Currently in full swing, the Minotaur & Pret A Diner project will see Michelin-starred chefs Nuno Mendes of Viajante and Andreas Caminada from Switzerland’s Schauenstein man the stoves at the pop-up over the next two weeks, which coincides with both the London Restaurant Festival and Frieze Art Fair.
La Tante Claire at Selfridges
Legendary French chef Pierre Koffmann got the luxury pop-up ball rolling in 2009 with a month-long pop-up at Selfridges.
The former three-Michelin-starred chef patron of La Tante Claire replicated his Royal Hospital Road eatery in a marquee on the roof of the Oxford Street department store for 80 lucky guests a night, marking both his return to cooking and the start of the inaugural London Restaurant Festival.
The £75 set menu now appears cheap compared to Keller’s £250 offering.
For five days this July, east London institution Bistrotheque celebrated the excess and glamour of the ‘80s with its “88” pop-up in a soon-to-be-demolished office building in Canary Wharf.
Somewhere between a historical document and a soap opera, the menu amalgamated dishes from the culinary giants of the decade.
G.H. Mumm provided the bubbles, matching each dish with a different Champagne in the range.
Guests were ferried to the venue Miami Vice style in a Mumm speedboat.
Tom’s Terrace at Somerset House
After a successful run last year and a number of “best al fresco venue” gongs, flame-haired Michelin starred chef Tom Aikens returned to Somerset House this summer, resurrecting his canopied Terrace restaurant.
The refreshed menu included “Farm”, “Sea” and “Field” sharing boards, and revamped cocktails such as the Elderflower Collins and Red Chiili Martini, while DJs kept the crowds entertained in the insouciantly elegant space.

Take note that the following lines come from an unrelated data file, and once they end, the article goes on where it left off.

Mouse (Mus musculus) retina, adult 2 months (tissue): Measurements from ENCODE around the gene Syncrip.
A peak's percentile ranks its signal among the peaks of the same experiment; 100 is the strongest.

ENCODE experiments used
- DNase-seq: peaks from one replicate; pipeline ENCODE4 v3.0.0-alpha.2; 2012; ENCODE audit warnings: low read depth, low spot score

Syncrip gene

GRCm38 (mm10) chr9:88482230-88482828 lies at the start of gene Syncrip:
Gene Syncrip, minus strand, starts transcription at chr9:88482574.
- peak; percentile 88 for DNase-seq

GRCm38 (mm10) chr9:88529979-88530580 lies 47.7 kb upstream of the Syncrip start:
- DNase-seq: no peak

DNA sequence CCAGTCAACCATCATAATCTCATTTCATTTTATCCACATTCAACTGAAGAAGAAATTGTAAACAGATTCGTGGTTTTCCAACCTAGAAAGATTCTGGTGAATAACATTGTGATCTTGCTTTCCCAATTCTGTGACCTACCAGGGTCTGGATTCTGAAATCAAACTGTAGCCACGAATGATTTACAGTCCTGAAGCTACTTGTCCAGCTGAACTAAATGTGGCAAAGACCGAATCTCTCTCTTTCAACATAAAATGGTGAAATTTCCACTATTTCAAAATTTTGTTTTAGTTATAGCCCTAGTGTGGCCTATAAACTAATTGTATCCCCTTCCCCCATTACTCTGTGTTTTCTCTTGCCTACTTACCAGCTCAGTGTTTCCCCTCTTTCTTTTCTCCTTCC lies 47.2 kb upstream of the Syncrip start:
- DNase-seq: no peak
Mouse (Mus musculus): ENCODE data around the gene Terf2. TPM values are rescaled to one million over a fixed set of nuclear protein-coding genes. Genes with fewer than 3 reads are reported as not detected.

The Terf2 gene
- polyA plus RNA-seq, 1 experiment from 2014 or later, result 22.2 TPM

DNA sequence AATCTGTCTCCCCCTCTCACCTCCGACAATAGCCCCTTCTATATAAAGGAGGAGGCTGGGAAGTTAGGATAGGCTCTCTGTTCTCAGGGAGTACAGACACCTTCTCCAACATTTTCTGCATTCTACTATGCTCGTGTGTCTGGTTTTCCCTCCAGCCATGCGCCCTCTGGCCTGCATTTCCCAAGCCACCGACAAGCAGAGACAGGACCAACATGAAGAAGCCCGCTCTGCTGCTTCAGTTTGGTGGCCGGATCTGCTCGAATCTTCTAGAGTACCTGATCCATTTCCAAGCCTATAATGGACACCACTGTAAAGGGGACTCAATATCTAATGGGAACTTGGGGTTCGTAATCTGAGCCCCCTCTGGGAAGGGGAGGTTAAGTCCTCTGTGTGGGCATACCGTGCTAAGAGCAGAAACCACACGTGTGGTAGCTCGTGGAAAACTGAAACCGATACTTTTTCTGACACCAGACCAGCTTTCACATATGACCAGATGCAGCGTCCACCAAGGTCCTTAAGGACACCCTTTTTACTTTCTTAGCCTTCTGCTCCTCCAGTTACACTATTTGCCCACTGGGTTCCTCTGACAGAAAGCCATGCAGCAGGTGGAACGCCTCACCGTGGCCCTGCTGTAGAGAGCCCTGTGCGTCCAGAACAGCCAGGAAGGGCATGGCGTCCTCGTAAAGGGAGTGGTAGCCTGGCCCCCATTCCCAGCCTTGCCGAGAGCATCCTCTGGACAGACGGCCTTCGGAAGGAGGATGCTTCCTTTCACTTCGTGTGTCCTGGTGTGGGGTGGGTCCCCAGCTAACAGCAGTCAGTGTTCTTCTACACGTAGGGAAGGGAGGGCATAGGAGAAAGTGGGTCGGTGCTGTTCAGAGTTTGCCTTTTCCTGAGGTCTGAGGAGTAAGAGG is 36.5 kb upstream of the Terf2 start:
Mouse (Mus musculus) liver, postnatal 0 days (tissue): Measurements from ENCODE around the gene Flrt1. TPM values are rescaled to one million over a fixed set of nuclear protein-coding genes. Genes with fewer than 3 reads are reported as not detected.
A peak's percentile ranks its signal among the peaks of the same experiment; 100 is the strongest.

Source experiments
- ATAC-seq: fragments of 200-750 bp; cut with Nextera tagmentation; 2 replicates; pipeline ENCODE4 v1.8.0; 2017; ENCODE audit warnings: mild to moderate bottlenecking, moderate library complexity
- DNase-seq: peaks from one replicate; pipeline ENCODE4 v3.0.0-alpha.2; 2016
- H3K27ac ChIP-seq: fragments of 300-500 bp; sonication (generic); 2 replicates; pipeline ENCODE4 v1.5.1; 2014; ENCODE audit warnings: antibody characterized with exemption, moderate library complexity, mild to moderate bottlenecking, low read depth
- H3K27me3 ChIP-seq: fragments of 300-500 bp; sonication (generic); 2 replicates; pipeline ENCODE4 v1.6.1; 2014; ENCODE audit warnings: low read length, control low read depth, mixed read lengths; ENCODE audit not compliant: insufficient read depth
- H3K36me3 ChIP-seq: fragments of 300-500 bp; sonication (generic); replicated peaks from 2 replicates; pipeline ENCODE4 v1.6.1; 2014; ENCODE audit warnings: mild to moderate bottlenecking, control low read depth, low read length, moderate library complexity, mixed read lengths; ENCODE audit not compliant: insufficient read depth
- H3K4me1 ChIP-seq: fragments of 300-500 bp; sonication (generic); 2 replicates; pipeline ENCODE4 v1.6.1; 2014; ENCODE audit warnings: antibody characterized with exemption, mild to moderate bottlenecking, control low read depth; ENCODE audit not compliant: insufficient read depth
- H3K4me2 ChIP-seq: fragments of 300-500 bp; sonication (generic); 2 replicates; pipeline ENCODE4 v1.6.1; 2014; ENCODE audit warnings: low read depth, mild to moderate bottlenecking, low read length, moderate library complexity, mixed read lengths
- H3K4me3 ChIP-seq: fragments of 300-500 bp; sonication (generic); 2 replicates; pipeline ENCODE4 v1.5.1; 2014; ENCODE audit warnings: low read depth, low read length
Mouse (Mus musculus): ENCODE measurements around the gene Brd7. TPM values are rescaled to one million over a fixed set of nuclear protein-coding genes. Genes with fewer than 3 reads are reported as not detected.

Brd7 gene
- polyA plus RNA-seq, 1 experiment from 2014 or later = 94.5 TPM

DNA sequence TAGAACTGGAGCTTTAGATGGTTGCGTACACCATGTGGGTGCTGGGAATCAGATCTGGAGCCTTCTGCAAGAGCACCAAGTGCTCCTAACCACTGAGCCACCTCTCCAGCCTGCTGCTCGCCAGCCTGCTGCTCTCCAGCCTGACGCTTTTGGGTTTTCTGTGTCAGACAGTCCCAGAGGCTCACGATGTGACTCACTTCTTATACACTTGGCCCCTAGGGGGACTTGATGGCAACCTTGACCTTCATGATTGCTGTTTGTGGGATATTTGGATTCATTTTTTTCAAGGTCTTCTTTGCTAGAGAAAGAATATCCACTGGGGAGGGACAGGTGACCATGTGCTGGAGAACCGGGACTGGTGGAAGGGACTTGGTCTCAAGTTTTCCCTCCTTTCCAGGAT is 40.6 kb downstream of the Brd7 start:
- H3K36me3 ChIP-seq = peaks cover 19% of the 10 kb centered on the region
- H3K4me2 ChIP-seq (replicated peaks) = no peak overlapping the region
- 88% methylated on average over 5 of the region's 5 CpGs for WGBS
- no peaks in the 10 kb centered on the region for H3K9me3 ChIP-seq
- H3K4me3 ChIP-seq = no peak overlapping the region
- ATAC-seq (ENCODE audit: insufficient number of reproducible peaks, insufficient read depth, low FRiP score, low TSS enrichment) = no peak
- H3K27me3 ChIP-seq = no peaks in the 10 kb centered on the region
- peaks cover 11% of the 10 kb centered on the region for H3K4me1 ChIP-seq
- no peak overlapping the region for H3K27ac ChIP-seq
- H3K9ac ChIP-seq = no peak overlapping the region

“Somerset House is one of London’s prettiest locations. I’ve tried to create easy, fun menus that suit warm weather dining,” Aikens said.
Adorable canal-side beach hut The Summerhouse proved so popular after popping up for six months last year, that it has become a permanent fixture in Little Venice.
Perched on the side of the Union Canal, the restaurant is the little sister of The Waterway, which lies a few metres upstream.
Interiors are very Hamptons chic – think whitewashed walls bedecked with monochrome photos, polished wooden floors and navy and white striped cushions.
On pour is Champagne infused with lavender, while the fish-fuelled food includes sweet chili scampi, crab croquettes and popcorn shrimp.
Dishoom Chowpatty Beach Bar
As part of the Festival of Britain celebrations, Covent Garden Indian street food restaurant Dishoom opened a spin-off pop-up – the Dishoom Chowpatty Beach Bar, on the South Bank this summer, popping down on 4 October.
Described as “Chowpatty Beach in the ‘60s on acid”, the neon orange beach shack, modelled on the Bombay cafés of the ‘60s and made from reclaimed materials, featured an array of Indian snacks such as sausage naan and pav bhajis, Bombay Pimm’s cocktails and Gola Ices – shavings of ice doused in syrup, which could be made “naughty” for an extra £2.
The Modern Pantry at Meza
Known for its unique fusion of New Zealand cuisine with a Danish twist, Anna Hansen’s The Modern Pantry took up residence at Soho’s Meza for a month this March.
The restaurant was transformed into a twin version of the Clerkenwell original, with minimalist surroundings and signature dishes such as sugar-cured New Caledonian prawn omelette with coriander and smoked chilli sambal on offer, while a cocktail bar served Pantry classics such as the Japanese Mary and Rose Mojito.